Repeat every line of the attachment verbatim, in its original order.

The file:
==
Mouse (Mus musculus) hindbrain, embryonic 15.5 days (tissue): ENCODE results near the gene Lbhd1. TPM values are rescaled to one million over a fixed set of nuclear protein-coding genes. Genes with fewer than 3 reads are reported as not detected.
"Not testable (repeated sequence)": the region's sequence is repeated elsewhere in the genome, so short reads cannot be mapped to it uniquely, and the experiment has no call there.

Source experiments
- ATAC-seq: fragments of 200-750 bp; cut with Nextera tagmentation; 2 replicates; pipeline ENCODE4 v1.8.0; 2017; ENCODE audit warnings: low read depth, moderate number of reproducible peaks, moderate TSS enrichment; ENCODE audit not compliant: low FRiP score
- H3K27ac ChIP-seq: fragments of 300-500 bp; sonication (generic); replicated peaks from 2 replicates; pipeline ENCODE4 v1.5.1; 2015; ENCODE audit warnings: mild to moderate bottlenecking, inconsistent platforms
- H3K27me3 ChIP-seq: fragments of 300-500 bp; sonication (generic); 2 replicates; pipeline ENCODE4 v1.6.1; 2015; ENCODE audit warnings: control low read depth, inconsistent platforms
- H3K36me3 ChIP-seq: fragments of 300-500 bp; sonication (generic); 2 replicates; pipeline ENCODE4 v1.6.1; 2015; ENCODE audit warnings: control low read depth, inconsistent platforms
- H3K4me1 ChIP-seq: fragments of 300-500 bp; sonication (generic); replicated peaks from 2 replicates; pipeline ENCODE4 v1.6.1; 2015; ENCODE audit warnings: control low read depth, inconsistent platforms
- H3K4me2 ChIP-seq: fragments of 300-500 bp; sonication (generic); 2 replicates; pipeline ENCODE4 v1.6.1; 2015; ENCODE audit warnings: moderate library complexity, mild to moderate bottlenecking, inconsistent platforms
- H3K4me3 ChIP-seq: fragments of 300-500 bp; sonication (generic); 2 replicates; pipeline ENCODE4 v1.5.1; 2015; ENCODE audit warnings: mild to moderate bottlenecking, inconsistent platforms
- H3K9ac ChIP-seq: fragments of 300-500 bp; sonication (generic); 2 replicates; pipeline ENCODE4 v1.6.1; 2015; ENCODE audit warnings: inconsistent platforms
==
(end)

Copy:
Mouse (Mus musculus) hindbrain, embryonic 15.5 days (tissue): ENCODE results near the gene Lbhd1. TPM values are rescaled to one million over a fixed set of nuclear protein-coding genes. Genes with fewer than 3 reads are reported as not detected.
"Not testable (repeated sequence)": the region's sequence is repeated elsewhere in the genome, so short reads cannot be mapped to it uniquely, and the experiment has no call there.

Source experiments
- ATAC-seq: fragments of 200-750 bp; cut with Nextera tagmentation; 2 replicates; pipeline ENCODE4 v1.8.0; 2017; ENCODE audit warnings: low read depth, moderate number of reproducible peaks, moderate TSS enrichment; ENCODE audit not compliant: low FRiP score
- H3K27ac ChIP-seq: fragments of 300-500 bp; sonication (generic); replicated peaks from 2 replicates; pipeline ENCODE4 v1.5.1; 2015; ENCODE audit warnings: mild to moderate bottlenecking, inconsistent platforms
- H3K27me3 ChIP-seq: fragments of 300-500 bp; sonication (generic); 2 replicates; pipeline ENCODE4 v1.6.1; 2015; ENCODE audit warnings: control low read depth, inconsistent platforms
- H3K36me3 ChIP-seq: fragments of 300-500 bp; sonication (generic); 2 replicates; pipeline ENCODE4 v1.6.1; 2015; ENCODE audit warnings: control low read depth, inconsistent platforms
- H3K4me1 ChIP-seq: fragments of 300-500 bp; sonication (generic); replicated peaks from 2 replicates; pipeline ENCODE4 v1.6.1; 2015; ENCODE audit warnings: control low read depth, inconsistent platforms
- H3K4me2 ChIP-seq: fragments of 300-500 bp; sonication (generic); 2 replicates; pipeline ENCODE4 v1.6.1; 2015; ENCODE audit warnings: moderate library complexity, mild to moderate bottlenecking, inconsistent platforms
- H3K4me3 ChIP-seq: fragments of 300-500 bp; sonication (generic); 2 replicates; pipeline ENCODE4 v1.5.1; 2015; ENCODE audit warnings: mild to moderate bottlenecking, inconsistent platforms
- H3K9ac ChIP-seq: fragments of 300-500 bp; sonication (generic); 2 replicates; pipeline ENCODE4 v1.6.1; 2015; ENCODE audit warnings: inconsistent platforms